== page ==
You run 50-75% because that is all your pc needs to produce 60fps (it's very btw..you are not changing states!).


You should use the quote tags/button.. it makes your quote more readable when it's quoted properly. Just highlight the text you want in quotes and hit the quote button. :)

Move up in resolution.........
What I'm saying EarthDog, you have to match your FPS 60 near perfect to your monitor 60Hz with settings. It's better than G sync there is no poling of the monitor back to the GPU that takes a lot of time=lag. When you can do that everything has to be setup near perfect on some games I have to lower settings to achieve a solid 50-75% GPU Usage.

Through testing when the GPU reaches about 90% I have lag, stuttering, frame drop, because of the FPS downward spikes.


You would deffenty need G sync with High resolution 1440p or 144Hz monitor, unless you have SLI and the correct Graphic cards to maintain monitor refresh rate.


I can't wait till the next generation of GPU's and be able to run all my games maxed at 1080p

What app can do this?
AMD Frame Rate Target Control CCC.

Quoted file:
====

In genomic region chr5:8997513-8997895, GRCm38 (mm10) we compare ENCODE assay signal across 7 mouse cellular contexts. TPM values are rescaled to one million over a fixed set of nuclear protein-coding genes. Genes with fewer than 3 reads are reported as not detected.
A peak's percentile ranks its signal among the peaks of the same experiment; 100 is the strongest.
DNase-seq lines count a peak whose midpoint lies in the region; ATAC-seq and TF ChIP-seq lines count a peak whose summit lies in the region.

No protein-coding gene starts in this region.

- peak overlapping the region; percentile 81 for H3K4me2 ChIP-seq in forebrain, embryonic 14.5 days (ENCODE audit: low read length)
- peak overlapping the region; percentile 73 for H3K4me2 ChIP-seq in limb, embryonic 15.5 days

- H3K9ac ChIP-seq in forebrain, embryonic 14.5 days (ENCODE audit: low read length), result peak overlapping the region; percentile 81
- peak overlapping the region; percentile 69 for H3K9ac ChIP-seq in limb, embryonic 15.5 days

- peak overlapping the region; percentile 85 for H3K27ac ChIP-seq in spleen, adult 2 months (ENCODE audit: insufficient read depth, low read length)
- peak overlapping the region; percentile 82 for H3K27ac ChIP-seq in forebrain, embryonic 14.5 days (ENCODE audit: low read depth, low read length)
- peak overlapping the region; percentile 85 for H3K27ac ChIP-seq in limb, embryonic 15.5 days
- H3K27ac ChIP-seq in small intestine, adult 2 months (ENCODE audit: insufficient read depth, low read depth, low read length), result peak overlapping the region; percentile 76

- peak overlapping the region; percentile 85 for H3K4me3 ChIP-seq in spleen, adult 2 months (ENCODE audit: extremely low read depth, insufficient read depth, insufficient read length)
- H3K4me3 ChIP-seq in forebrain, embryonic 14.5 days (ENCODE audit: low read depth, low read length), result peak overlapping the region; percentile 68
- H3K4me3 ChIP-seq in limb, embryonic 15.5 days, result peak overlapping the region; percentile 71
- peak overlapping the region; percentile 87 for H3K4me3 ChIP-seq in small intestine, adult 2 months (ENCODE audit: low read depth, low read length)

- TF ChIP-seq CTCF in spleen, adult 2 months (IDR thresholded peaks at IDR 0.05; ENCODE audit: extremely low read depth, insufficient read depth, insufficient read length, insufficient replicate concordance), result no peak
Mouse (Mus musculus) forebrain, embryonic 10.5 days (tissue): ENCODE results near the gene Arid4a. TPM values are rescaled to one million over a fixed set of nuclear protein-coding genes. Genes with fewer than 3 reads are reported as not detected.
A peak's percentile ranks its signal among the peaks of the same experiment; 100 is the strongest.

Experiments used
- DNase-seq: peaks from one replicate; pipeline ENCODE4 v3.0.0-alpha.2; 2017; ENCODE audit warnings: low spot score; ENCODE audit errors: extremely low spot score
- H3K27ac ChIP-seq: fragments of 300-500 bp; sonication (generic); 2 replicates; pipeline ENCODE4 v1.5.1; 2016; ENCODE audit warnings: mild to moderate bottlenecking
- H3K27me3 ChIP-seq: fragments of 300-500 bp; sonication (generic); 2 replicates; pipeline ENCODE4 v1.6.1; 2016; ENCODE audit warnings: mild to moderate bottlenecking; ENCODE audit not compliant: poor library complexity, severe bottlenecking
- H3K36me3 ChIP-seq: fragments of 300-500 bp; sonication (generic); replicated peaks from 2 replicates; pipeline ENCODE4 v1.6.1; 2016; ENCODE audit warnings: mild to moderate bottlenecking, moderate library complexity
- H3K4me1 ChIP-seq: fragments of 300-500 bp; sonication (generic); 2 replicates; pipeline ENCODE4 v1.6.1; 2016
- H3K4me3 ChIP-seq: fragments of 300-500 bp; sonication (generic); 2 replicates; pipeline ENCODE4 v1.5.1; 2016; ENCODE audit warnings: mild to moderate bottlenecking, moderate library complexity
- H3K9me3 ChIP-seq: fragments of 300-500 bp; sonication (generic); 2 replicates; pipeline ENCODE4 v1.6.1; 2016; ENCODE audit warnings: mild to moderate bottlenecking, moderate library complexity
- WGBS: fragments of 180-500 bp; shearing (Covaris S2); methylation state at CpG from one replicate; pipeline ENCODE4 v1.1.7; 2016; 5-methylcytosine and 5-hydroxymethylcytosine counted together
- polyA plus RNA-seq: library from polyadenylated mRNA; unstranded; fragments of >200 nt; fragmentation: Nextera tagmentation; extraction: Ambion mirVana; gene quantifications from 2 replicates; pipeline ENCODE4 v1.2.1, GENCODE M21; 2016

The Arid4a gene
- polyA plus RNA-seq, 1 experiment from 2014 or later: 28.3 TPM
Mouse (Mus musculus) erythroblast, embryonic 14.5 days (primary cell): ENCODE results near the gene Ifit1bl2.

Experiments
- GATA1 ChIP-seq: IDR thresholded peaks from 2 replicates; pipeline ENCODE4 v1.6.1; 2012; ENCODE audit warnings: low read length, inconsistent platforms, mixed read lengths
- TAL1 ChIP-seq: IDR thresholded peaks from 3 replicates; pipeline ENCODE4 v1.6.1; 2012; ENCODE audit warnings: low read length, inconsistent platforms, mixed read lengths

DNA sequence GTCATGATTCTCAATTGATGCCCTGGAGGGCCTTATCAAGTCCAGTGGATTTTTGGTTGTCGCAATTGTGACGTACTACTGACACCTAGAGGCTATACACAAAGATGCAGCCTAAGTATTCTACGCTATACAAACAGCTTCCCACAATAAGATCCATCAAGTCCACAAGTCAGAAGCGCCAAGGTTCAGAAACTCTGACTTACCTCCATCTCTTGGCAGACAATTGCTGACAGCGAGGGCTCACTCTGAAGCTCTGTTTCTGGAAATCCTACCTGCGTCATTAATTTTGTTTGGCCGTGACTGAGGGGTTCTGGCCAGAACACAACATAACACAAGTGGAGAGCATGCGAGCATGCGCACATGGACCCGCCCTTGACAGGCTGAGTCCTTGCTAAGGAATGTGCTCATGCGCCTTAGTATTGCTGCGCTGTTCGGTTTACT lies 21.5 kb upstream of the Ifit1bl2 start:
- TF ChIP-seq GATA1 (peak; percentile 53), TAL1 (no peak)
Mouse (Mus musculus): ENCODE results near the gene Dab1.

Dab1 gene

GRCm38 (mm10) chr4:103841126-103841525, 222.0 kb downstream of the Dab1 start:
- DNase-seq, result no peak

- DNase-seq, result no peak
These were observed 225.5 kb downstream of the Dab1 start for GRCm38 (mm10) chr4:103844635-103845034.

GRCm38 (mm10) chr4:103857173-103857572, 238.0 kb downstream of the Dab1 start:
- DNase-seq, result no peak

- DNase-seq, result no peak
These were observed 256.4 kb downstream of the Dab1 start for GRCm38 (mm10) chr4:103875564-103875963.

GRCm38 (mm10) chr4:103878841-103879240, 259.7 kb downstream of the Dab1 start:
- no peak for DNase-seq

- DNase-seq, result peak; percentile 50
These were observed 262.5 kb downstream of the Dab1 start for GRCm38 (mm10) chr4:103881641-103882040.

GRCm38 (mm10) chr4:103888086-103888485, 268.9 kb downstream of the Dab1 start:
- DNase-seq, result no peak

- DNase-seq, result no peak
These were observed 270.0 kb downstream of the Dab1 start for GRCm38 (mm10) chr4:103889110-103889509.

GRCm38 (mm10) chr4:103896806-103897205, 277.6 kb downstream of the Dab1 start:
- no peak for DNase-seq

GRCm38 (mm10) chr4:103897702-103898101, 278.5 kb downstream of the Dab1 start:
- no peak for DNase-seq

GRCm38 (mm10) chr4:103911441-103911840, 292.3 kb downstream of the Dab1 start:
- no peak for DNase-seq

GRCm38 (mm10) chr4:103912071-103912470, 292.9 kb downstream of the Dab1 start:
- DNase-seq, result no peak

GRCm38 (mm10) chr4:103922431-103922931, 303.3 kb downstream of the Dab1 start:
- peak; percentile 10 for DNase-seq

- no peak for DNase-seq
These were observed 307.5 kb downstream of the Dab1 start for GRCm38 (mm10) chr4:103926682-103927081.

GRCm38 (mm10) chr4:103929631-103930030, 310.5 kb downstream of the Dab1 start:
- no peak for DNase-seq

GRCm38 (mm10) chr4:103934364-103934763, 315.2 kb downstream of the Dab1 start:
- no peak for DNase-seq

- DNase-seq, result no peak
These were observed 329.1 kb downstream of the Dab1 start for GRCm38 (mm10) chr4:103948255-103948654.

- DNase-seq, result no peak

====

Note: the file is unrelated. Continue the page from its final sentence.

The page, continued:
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EarthDog

Gulper Nozzle Co-Owner
Joined
Dec 15, 2008
Location
Buckeyes!
I dont think 4K 120Hz exist?

@wingman - so you are saying not to enable Vsync in any form but to change in game settings to lower/raise your FPS so you are around 60 FPS? Interesting way to do it...
 

sobe

Unscathed Member
Joined
Jun 22, 2005
I dont think 4K 120Hz exist?

@wingman - so you are saying not to enable Vsync in any form but to change in game settings to lower/raise your FPS so you are around 60 FPS? Interesting way to do it...

It helps to alleviate input lag associated with Vsync. Though I would use MSI Afterburner's built in fps limiter.